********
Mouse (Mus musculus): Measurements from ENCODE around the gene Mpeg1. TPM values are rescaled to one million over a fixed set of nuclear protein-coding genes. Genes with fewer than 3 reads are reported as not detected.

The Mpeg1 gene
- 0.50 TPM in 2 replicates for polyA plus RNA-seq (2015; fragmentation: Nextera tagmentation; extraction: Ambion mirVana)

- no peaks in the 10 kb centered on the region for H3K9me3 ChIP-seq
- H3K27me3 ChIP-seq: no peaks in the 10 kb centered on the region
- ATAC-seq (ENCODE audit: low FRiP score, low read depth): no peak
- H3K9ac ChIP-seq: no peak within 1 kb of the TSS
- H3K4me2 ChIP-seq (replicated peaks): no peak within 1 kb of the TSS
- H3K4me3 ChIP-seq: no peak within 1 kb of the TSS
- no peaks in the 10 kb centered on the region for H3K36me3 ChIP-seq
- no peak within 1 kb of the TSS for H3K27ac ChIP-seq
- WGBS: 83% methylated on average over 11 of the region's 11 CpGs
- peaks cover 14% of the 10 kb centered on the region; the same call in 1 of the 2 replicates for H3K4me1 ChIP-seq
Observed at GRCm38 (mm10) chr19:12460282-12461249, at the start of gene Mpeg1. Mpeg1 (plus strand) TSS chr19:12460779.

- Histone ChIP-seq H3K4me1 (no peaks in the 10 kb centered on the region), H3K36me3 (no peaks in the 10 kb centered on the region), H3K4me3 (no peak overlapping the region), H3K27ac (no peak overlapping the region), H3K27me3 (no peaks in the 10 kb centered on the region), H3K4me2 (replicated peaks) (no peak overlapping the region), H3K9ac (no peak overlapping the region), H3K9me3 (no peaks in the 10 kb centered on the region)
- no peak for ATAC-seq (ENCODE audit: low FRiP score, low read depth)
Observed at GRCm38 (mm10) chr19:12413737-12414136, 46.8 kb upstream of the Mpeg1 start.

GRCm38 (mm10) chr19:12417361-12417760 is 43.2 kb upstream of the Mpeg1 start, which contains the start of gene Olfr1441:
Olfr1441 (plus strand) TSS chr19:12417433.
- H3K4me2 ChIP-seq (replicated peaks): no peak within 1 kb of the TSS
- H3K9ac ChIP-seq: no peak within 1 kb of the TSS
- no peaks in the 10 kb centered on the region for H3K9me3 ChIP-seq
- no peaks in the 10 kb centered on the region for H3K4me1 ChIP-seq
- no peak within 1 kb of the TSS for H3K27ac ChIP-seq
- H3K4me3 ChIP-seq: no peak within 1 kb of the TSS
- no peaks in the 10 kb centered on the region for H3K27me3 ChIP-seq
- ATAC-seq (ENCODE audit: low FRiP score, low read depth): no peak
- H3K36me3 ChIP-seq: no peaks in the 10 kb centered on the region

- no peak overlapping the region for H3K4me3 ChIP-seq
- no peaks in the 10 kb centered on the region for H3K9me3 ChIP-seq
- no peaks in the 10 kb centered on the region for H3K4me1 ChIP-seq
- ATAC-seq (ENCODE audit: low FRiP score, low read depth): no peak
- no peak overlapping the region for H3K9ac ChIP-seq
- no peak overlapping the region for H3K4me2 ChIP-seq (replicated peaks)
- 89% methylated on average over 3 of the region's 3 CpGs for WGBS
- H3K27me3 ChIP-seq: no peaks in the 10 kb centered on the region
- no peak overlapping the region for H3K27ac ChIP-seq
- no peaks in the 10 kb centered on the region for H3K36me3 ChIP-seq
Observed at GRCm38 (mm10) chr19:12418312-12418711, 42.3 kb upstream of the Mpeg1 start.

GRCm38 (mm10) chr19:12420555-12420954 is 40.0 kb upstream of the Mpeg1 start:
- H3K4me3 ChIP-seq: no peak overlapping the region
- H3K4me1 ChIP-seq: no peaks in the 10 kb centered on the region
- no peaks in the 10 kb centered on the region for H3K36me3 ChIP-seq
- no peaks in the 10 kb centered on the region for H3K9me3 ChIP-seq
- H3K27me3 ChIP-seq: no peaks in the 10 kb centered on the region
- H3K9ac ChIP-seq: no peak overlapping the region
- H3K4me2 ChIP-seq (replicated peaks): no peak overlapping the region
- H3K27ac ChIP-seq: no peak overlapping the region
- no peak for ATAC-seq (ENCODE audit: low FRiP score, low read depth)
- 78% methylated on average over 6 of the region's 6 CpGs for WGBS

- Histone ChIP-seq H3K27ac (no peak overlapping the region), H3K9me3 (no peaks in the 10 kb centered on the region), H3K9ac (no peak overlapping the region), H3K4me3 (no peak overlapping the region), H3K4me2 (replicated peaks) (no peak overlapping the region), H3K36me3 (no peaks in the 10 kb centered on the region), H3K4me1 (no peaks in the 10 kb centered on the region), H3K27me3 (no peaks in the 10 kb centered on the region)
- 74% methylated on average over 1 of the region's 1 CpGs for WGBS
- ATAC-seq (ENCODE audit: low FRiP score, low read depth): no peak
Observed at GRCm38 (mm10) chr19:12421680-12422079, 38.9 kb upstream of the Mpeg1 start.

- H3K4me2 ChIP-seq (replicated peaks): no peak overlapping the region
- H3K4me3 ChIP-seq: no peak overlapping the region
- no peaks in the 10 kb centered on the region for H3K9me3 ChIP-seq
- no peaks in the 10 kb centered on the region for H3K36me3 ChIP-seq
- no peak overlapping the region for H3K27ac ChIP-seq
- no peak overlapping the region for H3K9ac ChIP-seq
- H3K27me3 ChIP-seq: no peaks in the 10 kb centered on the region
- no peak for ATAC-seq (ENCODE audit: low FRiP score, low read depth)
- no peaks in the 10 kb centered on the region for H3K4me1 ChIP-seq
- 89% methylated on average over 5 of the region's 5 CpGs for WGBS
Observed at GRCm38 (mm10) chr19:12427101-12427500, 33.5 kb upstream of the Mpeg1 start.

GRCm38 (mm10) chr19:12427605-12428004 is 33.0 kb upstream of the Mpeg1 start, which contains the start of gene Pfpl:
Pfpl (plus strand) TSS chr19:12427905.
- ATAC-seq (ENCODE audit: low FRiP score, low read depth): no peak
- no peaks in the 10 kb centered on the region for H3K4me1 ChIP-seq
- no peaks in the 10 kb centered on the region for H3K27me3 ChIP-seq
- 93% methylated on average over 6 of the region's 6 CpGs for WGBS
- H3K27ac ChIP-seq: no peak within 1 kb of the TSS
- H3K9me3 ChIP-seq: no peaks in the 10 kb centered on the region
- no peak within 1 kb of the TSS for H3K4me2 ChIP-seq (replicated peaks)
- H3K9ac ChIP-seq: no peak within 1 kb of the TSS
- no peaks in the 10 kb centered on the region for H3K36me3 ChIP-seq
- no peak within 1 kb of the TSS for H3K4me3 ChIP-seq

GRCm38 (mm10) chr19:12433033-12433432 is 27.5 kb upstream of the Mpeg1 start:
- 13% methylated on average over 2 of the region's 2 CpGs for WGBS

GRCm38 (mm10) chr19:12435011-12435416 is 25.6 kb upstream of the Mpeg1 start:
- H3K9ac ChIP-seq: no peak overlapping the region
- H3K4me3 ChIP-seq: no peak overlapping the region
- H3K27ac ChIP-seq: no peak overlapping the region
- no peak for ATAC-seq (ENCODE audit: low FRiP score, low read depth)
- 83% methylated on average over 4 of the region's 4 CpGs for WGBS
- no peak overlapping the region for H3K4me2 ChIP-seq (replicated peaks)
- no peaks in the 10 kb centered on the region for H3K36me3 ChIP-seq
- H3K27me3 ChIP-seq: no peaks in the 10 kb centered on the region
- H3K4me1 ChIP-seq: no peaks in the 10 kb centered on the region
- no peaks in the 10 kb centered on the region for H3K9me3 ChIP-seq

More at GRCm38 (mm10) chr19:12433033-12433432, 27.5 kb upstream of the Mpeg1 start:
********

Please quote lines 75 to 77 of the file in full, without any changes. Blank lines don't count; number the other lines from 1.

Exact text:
- H3K9ac ChIP-seq: no peak within 1 kb of the TSS
- no peaks in the 10 kb centered on the region for H3K36me3 ChIP-seq
- no peak within 1 kb of the TSS for H3K4me3 ChIP-seq